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A Thread Pool for the Producers/Consumers Process

, 27 Jan 2013
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This tip is connected to my previous one. I show how to use .NET 4.0 BlockingCollection in a simple way.

Introduction

In the previous article, I’ve proposed a simple way to create a multi-thread queue for a producers-consumes process. As I said, the library was developed for .NET 3.5.

.NET 4.0 has a new set of classes that realized this kind of function, in details the BlockingCollection realized a queue.

Background

.NET 4.0 provides a new spacename System.Collections.Concurrent that contains the new classes for multi-thread collections. The use of these classes is not complicated, but I’ve written a simple library – like the previous one – that makes the job simpler. Particularly, this library provides a simple way for creating a pool of dequeuer threads.

Using the Code

The library can be used inside every project. This first draft is composed of 4 classes and one interface as described in the following table:

IMultiThreadBlockingQueue It’s the interface for a multi-thread collection. It’s necessary to have a non-type interface.
MultiThreadBlockingQueue It’s the generic class that implements the above interface.
MultiThreadDequeuer It’s the abstract class for a dequeuer thread. The OnNewElement method should be implemented in inherited classes.
MultiThreadDequeuerParams It’s the basic class with the params for instantiating the dequeuer.
MultiThreadDequeuerPool It’s the dequeuer pool.

To create the queue, you have to instance a type class of the MultiThreadBlockingQueue generic class.

// Instance a blocking collection queue for double values.
MultiThreadBlockingQueueLib.MultiThreadBlockingQueue<double> queue =
    new MultiThreadBlockingQueueLib.MultiThreadBlockingQueue<double>(); 

Reading the values inserted in the queue is very simple. You have to create a new class inherited from MultiThreadDequeuer and define the method OnNewElement for this new class. This method is called every time a new element is available on the queue.

class ThreadDequeuer : MultiThreadBlockingQueueLib.MultiThreadDequeuer
{
    …
    public ThreadDequeuer(MultiThreadBlockingQueueLib.MultiThreadDequeuerParams p) 
        : base(p)
    {
    }
    protected override void OnNewElement(object element)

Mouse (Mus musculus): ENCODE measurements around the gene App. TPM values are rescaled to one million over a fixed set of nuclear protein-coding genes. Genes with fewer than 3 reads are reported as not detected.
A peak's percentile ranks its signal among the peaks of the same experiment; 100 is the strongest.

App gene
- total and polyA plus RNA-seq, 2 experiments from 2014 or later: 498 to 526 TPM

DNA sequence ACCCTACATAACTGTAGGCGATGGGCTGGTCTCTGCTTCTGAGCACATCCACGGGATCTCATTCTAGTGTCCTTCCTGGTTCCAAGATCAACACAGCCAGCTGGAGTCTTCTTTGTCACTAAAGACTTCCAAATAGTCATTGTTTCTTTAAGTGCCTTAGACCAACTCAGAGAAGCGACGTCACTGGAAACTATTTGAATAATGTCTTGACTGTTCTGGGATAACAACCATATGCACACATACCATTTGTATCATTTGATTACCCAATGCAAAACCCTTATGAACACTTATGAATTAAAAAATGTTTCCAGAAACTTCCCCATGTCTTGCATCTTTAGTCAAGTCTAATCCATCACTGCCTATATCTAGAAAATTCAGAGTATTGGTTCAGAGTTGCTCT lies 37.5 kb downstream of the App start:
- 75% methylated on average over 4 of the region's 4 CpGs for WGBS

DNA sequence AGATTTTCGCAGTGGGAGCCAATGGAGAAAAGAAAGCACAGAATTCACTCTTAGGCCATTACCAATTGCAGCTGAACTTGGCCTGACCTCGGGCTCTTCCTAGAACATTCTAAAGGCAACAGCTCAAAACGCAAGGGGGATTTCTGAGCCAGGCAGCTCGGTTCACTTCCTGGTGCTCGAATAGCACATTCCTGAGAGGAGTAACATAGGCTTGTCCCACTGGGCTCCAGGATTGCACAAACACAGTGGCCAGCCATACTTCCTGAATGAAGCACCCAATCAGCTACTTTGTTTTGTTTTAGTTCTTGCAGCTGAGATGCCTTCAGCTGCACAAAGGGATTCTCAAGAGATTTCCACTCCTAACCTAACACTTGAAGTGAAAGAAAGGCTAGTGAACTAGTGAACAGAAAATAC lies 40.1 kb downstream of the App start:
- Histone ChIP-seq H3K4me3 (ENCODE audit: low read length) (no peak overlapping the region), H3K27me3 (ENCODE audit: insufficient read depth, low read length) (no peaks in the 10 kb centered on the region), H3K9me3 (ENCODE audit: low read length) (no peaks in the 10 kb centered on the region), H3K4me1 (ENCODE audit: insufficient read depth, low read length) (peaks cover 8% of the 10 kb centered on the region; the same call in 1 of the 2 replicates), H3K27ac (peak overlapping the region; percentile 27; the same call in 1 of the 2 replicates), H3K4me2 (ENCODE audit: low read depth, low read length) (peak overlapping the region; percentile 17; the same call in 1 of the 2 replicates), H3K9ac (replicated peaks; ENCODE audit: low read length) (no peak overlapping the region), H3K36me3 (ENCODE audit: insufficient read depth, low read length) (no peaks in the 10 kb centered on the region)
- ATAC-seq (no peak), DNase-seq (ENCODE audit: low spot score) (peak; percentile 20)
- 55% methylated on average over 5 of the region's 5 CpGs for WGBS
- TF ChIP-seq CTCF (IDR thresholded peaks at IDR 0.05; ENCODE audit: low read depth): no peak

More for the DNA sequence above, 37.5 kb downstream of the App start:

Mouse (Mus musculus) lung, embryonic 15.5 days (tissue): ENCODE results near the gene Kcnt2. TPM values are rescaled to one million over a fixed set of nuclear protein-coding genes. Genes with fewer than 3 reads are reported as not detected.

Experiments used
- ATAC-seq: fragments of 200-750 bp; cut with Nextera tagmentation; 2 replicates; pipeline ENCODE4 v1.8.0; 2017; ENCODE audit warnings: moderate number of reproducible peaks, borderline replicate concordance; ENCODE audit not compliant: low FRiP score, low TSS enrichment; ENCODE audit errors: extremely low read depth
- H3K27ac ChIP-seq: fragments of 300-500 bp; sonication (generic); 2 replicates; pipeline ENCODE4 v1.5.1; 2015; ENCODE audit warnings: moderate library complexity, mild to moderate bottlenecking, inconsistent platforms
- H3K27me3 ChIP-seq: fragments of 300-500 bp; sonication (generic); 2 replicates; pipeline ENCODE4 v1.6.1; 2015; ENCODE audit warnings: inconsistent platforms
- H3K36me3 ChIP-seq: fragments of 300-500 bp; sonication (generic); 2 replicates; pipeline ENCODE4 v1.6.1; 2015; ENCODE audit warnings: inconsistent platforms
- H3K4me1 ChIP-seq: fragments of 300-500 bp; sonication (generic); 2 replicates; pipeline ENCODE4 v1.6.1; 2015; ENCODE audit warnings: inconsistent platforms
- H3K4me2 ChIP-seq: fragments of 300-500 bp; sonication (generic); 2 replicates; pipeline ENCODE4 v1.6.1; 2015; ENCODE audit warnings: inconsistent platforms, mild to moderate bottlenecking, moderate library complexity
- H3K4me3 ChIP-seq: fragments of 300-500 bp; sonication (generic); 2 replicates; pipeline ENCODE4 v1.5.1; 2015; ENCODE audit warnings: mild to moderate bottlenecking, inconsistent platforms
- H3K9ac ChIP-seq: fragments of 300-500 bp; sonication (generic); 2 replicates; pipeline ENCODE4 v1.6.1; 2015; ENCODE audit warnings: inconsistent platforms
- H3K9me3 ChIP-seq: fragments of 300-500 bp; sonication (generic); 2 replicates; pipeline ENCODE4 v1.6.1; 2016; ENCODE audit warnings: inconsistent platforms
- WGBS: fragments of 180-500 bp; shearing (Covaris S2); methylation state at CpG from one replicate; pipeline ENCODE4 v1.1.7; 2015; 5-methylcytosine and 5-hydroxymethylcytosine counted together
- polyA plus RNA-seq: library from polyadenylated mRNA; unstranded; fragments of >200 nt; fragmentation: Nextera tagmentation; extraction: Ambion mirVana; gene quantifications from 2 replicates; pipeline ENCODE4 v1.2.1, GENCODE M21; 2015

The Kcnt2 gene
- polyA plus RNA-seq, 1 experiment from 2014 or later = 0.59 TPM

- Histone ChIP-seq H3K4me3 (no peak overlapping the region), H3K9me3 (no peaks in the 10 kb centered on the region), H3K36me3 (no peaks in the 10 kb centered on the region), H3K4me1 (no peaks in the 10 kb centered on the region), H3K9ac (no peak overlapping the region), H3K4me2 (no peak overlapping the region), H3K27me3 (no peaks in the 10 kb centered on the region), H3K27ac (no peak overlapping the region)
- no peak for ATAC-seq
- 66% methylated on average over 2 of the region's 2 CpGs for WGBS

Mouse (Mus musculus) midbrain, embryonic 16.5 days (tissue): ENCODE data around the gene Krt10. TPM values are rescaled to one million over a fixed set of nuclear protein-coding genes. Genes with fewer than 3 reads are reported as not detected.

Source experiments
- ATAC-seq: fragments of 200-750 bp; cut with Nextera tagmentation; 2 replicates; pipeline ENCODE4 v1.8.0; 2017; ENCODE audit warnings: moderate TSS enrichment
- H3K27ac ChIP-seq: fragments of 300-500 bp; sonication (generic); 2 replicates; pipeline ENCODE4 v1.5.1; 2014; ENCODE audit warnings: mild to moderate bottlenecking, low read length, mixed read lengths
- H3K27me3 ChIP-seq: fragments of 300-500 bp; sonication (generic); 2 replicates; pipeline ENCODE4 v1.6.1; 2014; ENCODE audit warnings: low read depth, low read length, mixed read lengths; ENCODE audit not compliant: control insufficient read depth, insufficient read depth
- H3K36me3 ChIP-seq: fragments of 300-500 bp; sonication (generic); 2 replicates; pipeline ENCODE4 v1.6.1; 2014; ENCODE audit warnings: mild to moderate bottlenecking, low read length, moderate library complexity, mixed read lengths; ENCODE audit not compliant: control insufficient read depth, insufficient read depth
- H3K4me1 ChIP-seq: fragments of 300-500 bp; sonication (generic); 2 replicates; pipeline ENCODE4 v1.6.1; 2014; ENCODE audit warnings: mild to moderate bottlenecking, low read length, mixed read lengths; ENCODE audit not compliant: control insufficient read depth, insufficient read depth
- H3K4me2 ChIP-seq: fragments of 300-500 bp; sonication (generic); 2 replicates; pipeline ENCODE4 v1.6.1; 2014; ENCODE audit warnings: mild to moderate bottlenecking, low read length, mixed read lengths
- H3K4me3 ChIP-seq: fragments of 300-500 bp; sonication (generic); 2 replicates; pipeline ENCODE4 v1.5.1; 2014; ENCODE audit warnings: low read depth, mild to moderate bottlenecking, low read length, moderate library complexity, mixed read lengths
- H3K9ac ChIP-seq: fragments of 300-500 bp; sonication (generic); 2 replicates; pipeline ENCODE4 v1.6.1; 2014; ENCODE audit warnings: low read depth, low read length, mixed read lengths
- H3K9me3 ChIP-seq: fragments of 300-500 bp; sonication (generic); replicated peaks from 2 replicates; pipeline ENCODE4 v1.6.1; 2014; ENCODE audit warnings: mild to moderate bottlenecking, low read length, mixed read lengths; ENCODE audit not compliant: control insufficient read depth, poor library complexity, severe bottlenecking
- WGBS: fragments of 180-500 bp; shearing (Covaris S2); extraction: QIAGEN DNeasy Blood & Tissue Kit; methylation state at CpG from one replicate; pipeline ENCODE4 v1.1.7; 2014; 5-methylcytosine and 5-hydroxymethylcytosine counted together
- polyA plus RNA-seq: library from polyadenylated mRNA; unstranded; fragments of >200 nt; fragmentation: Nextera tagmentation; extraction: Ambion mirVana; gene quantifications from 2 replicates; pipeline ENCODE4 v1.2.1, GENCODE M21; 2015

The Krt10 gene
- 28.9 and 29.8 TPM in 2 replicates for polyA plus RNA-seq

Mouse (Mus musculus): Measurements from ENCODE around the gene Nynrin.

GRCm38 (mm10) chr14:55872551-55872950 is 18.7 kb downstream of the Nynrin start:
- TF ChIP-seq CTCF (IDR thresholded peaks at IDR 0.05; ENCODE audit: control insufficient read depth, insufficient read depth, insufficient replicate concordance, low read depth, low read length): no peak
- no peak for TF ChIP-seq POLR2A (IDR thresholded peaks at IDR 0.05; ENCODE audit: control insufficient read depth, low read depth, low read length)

{
        …
    }
}

To start the reader(s), you have to instance your dequeuer class(es) and then call the method Start.

You can also quickly create a pool of dequeuers. You just have to instance a MultiThreadDequeuerPool class and then initialize the pool by the Init method to define the number of threads and the class to use as a dequeuer. Then start and stop all the threads by the pool methods Start and Shutdown. Also, you can dynamically add a new thread by the method AddDequeuer.

MultiThreadBlockingQueueLib.MultiThreadDequeuerPool dequeuerPool = 
    new MultiThreadBlockingQueueLib.MultiThreadDequeuerPool();
dequeuerPool.Init(1, typeof(ThreadDequeuer), 
    new MultiThreadBlockingQueueLib.MultiThreadDequeuerParams(queue));

Points of Interest

BlockingCollection provides the method Take to wait for a new item in the collection and take it. If you want to stop this method, you have to use a System.Threading.CancellationToken structure.

Therefore, the dequeuer has to instance a System.Threading.CancellationTokenSource class in order to pass a CancellationToken to the Take method. When you want to stop, call the Cancel method of the CancellationTokenSource. See the MultiThreadDequeuer to check how it works.

License

This article, along with any associated source code and files, is licensed under The Code Project Open License (CPOL)

About the Author

Alessandro Lentini
Team Leader Mediatech Solutions
Italy Italy
I’m an IT Project Manager for an Italian Betting Company and over the last 2 years I acquired experience in Betting area.
I have developed code in different object oriented languages (C#, C++, Java) for more than 10 years using a set of technology such as .Net, J2EE, multithreading, etc…

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